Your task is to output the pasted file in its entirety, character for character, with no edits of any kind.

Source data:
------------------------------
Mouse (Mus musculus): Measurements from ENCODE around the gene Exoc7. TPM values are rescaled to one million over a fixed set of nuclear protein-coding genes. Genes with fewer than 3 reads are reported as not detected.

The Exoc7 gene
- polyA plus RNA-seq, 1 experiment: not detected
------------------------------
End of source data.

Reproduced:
Mouse (Mus musculus): Measurements from ENCODE around the gene Exoc7. TPM values are rescaled to one million over a fixed set of nuclear protein-coding genes. Genes with fewer than 3 reads are reported as not detected.

The Exoc7 gene
- polyA plus RNA-seq, 1 experiment: not detected